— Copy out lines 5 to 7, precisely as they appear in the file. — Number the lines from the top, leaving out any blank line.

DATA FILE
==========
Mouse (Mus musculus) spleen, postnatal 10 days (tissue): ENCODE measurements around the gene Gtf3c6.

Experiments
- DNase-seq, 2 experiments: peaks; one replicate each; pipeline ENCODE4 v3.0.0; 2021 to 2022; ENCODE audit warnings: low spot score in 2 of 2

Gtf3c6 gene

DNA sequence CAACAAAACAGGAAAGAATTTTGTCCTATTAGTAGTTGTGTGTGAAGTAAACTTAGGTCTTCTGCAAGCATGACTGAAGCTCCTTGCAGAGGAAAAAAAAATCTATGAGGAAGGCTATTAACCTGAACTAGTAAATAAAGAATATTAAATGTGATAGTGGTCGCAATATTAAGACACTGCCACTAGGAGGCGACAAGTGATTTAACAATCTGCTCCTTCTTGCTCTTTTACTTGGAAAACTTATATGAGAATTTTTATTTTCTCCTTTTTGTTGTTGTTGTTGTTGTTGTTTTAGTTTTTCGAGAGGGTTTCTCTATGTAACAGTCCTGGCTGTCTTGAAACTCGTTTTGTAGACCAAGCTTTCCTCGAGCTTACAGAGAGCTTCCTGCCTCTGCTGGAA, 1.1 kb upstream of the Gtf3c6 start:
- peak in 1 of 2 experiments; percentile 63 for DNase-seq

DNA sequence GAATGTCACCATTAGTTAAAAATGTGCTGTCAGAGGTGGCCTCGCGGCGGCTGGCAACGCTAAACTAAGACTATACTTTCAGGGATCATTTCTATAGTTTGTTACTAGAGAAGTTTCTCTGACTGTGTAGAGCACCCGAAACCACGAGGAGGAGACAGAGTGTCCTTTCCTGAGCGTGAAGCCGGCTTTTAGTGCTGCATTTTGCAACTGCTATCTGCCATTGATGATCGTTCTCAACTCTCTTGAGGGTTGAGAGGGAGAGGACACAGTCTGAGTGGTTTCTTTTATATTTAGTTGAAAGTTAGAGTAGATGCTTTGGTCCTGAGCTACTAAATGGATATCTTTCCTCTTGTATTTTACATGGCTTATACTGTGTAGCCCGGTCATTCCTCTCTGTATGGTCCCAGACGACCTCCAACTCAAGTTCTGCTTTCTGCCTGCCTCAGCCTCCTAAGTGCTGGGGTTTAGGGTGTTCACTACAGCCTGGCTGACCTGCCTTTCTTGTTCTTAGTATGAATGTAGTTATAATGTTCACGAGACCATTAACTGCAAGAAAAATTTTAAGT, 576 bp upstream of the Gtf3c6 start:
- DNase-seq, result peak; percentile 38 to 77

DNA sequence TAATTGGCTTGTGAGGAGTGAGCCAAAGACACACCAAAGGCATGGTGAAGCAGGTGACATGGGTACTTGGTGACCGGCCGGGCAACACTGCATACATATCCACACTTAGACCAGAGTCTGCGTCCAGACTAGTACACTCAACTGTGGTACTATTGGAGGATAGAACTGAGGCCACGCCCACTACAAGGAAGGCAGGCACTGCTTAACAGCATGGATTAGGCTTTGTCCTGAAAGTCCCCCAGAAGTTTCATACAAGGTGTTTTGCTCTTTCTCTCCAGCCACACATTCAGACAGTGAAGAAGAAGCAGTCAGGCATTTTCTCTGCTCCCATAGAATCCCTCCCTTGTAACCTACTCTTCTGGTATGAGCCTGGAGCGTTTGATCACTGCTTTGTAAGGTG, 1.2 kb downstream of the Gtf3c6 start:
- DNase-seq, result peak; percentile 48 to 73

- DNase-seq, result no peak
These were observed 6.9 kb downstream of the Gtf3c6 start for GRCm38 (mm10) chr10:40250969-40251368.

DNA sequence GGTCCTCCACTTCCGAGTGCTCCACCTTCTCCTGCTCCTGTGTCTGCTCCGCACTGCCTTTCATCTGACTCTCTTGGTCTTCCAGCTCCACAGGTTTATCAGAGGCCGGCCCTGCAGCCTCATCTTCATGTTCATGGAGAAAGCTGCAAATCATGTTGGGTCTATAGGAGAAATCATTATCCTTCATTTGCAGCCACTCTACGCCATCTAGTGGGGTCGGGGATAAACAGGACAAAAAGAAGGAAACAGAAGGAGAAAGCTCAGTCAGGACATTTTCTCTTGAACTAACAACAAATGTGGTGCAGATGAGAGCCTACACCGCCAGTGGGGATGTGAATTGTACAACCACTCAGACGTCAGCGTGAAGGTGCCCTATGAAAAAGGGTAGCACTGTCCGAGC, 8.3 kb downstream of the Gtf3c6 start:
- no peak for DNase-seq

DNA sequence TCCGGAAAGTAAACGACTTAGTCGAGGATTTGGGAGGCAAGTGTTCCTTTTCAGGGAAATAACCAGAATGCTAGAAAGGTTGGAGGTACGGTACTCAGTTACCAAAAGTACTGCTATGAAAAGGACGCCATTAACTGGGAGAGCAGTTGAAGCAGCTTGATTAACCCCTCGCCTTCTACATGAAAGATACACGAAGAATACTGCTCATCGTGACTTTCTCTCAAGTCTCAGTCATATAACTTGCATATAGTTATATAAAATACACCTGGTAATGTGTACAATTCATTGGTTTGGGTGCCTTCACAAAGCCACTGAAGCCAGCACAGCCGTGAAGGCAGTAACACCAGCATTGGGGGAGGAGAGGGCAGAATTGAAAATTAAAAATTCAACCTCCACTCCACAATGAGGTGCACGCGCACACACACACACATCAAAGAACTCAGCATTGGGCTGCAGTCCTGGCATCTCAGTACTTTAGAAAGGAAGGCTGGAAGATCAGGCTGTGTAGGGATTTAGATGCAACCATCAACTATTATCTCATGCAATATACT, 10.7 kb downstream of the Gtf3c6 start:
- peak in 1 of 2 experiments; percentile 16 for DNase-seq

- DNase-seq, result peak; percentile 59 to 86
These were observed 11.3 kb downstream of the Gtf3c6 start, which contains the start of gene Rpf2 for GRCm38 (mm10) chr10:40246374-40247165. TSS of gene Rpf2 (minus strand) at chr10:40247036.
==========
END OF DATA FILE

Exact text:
DNA sequence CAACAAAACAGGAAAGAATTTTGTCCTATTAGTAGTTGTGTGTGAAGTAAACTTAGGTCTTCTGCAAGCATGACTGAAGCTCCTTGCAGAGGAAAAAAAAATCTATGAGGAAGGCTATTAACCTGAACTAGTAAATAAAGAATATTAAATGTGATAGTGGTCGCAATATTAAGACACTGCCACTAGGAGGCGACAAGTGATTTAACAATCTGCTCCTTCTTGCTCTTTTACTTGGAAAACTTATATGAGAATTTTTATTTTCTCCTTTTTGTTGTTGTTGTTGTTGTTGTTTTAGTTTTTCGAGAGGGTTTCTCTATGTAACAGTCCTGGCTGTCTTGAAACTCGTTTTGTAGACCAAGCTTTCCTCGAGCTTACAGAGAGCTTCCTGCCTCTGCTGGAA, 1.1 kb upstream of the Gtf3c6 start:
- peak in 1 of 2 experiments; percentile 63 for DNase-seq

DNA sequence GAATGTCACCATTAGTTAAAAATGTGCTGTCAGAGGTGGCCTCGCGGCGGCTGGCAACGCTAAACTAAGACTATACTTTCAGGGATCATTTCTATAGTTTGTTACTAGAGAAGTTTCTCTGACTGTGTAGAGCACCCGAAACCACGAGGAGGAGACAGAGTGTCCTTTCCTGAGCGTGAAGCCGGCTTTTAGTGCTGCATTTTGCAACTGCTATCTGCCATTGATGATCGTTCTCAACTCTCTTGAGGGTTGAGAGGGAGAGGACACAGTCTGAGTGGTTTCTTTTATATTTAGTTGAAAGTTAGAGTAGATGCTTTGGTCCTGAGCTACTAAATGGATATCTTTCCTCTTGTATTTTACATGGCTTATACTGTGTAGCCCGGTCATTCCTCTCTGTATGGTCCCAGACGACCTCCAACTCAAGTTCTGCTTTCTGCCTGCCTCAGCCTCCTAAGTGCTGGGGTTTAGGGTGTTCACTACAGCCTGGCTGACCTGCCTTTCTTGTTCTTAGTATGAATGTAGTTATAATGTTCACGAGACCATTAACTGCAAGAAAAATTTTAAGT, 576 bp upstream of the Gtf3c6 start: